I was deeply saddened when I read Shreya Roy Chowdhury’s article, “Bitter battle over design leaves India’s planned National War Museum in limbo”. It was published on the website https://scroll.in/
Architecture is the product of optimism and the architectural competition is a public call to the profession to imagine new opportunities and new futures.
There are times when this involves critically engaging with history and precedent. At other times it calls for a radical break from the past. In either case a project such as the National War Museum on a site as potent as the one on the central vistas “C” hexagon will inevitably serve to comment on our attitude towards the creation of a cultural arti-fact. In its execution the competition would also serve to gauge the integrity of the institutions and individuals who administer and partake in such a process.
In professional practice there exists a social contract between individual architects who on the one hand compete against each other for projects but also once a decision has been reached, stand together and support each other in a desire to create a better and more humane habitat.
Different people choose to participate in a competition for different reasons. There are some practices for example who want to put to test years of theoretical research, the competition becomes a vehicle for this, there are others who wish to inject energy and vibrancy into a studio that has otherwise got overly caught up in mundane matters of practice, and then there are younger practices who invest greatly into the process, often over stretching themselves financially in the hope of that “first big break”, while other more established practices hope that buildings such as this would in time represent their magnum opus. For the profession, the competition for the Indian War Museum encapsulated all of these.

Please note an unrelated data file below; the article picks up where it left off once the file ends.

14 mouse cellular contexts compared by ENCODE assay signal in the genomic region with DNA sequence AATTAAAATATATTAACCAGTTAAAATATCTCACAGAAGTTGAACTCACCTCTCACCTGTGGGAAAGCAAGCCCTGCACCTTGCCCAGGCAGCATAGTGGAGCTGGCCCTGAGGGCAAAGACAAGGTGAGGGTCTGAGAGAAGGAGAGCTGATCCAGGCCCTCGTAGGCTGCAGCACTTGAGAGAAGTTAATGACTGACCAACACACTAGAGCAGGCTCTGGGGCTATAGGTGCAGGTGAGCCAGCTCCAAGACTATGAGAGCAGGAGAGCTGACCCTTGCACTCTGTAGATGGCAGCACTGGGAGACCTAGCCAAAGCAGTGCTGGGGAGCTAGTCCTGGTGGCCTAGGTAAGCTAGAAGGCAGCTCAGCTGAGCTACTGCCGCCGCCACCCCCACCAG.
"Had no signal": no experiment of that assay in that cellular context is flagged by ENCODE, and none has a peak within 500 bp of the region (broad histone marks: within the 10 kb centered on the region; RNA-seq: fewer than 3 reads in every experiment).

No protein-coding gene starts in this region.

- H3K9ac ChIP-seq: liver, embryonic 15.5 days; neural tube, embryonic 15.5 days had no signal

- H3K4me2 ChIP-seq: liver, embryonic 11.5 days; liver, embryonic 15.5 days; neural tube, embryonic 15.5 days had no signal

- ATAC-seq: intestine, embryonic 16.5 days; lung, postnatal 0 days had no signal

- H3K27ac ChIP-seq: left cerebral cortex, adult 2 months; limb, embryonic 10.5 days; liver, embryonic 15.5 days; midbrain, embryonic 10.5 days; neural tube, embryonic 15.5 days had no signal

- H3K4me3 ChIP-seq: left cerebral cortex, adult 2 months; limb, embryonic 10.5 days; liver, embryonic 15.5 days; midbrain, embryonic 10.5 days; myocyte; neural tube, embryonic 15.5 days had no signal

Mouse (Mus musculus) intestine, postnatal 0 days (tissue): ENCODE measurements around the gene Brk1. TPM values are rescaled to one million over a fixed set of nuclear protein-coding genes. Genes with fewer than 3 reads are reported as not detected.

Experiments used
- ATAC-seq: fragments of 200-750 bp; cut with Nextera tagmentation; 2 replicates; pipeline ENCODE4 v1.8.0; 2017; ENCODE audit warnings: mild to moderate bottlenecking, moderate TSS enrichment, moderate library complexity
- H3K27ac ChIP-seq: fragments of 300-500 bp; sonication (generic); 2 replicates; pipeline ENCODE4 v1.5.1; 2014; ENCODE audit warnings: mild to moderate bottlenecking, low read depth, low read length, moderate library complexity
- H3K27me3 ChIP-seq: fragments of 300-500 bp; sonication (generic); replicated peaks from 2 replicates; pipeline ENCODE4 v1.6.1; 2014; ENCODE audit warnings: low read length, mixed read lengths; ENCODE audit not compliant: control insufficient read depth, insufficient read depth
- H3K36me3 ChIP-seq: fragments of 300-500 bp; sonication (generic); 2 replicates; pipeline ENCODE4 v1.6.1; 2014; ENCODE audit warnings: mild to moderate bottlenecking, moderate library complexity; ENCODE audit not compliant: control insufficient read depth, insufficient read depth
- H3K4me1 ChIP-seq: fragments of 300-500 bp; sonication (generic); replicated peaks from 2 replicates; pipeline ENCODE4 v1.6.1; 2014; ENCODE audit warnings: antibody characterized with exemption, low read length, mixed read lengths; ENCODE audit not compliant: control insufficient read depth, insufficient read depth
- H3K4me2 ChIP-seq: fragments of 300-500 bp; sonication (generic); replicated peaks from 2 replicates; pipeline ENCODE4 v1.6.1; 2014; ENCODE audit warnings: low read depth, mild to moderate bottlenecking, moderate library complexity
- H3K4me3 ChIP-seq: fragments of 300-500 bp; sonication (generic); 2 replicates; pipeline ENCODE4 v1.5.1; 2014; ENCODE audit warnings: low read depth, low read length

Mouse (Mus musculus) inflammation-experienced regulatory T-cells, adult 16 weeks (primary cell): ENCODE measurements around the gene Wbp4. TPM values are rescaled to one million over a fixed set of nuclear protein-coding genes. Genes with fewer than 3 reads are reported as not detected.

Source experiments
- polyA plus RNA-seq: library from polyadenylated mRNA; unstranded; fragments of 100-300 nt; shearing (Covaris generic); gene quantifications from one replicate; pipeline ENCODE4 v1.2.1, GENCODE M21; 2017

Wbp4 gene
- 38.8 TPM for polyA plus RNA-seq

Irrespective, of one’s reasons and motivations it’s fair process that instills in us a belief in and a desire to contribute towards the making of a better tomorrow. The unravelling of events as described by the article erodes that commitment. Neither participant nor organiser want to get embroiled in controversy and hence in future would either not participate or not organise. This unfortunate inevitability would not be good for any one least of all for our cities.
Architectural practices would get lazy. The quality of design would fall greatly and practices would form cliques with those who are in a position to commission projects. Organisers on the other hand would evaluate projects not on the basis of design quality but on the basis of who can provide how much for how little and how fast.
This as we all know is a slippery slope leading to a downward spiral!
The current controversy is an opportunity for the organisers to demonstrate their commitment towards the decisions of the jury, towards due process and towards the public realm. It’s a public responsibility and they owe it to us. By not endorsing what is largely believed to have been a rigorous and fair process would only serve to undermine the design jury’s understanding of the issues involved in building on such a site and on participant’s faith in the competition process.
Needless to say the concern raised by other agencies involved in the process or after the jury announcement was made would need to be adequately addressed by the winning team – but this is part of an ongoing design process once the design intent has been established through the evaluation of the competition entries.
And while it might be said that a smooth sea never made a good sailor, I do hope that in the future we collectively act in a manner that allows us to focus our energies on making a more humane and meaningful habitat.